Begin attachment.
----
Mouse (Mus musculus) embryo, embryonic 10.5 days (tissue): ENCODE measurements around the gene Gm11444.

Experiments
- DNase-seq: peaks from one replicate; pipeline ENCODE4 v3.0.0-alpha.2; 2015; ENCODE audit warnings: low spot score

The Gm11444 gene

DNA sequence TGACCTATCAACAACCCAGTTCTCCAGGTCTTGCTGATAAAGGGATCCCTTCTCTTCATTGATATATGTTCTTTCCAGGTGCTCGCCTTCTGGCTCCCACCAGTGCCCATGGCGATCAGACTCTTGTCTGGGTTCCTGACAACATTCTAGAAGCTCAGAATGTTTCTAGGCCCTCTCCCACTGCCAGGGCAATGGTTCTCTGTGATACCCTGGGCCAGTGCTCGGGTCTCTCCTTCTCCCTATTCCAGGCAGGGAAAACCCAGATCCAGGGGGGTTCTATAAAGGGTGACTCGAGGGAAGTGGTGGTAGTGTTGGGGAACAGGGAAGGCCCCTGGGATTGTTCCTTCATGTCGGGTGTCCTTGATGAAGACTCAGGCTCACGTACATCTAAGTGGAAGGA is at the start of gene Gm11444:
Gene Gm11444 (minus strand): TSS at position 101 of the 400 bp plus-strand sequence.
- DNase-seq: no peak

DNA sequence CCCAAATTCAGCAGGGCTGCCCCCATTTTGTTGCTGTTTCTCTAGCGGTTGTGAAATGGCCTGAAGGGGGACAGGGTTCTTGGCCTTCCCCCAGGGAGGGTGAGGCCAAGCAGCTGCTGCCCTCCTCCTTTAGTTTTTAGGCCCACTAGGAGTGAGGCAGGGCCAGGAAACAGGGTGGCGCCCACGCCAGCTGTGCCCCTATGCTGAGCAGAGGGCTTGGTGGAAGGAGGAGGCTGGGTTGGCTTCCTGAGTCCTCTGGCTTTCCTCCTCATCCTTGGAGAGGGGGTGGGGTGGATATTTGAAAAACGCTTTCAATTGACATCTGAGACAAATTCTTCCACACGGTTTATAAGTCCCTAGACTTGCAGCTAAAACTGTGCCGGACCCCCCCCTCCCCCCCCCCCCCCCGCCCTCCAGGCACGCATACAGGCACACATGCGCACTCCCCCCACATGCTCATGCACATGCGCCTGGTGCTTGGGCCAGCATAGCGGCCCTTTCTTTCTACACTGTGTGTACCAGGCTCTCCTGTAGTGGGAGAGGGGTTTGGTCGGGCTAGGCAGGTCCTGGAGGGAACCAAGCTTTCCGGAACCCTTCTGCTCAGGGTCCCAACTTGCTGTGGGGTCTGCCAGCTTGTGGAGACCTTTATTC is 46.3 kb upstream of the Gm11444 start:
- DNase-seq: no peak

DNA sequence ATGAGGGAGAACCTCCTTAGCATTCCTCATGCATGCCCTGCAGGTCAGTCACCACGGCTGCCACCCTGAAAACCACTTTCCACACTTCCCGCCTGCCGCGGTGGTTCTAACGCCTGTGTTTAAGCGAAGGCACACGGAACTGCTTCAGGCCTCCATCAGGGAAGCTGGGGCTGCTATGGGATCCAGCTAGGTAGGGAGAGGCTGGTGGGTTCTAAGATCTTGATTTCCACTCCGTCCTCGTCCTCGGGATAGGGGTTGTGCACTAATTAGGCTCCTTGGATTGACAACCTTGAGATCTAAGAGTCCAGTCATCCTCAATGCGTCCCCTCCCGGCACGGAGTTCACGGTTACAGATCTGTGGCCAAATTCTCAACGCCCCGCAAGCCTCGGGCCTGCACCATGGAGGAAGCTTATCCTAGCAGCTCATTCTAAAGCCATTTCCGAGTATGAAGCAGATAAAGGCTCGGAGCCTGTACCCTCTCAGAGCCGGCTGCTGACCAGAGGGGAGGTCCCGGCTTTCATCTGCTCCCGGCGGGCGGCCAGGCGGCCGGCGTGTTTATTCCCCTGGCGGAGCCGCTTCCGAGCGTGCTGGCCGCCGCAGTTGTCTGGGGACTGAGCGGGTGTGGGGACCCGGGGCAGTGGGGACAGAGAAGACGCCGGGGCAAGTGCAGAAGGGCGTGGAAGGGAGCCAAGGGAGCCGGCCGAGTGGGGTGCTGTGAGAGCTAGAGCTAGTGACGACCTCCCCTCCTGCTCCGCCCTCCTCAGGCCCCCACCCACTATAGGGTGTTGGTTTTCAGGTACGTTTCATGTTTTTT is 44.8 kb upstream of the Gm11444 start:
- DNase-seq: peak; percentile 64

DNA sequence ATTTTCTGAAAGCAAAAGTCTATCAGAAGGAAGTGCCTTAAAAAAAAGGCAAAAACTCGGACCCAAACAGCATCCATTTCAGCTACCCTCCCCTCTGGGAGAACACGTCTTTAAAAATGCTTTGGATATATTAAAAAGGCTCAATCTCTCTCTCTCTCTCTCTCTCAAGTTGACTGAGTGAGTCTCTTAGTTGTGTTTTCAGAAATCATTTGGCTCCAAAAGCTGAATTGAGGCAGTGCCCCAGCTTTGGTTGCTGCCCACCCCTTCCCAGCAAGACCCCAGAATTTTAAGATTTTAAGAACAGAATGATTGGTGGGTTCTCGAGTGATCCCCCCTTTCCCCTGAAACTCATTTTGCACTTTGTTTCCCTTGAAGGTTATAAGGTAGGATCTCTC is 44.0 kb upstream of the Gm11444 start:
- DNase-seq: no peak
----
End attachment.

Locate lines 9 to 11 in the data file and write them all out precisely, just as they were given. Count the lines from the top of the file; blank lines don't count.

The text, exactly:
- DNase-seq: no peak

DNA sequence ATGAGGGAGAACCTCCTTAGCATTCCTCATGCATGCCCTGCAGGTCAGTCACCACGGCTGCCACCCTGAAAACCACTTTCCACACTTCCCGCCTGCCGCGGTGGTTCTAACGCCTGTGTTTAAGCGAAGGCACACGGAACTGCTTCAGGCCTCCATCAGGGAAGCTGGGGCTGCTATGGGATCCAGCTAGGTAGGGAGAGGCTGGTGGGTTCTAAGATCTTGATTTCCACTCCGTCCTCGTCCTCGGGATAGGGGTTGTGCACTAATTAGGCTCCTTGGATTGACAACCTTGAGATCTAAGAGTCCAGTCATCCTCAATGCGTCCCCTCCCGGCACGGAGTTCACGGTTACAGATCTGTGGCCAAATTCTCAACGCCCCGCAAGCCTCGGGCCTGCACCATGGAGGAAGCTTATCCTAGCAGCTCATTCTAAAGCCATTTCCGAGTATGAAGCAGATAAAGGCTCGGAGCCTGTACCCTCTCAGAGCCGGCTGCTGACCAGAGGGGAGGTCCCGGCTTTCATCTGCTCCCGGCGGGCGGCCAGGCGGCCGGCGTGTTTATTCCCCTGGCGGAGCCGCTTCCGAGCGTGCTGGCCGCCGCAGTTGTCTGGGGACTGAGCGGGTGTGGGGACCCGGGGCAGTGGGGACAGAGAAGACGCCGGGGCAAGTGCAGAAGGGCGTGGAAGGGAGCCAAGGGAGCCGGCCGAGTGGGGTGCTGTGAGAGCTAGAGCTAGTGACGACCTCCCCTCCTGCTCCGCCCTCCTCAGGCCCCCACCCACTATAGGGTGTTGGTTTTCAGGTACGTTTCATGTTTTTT is 44.8 kb upstream of the Gm11444 start:
- DNase-seq: peak; percentile 64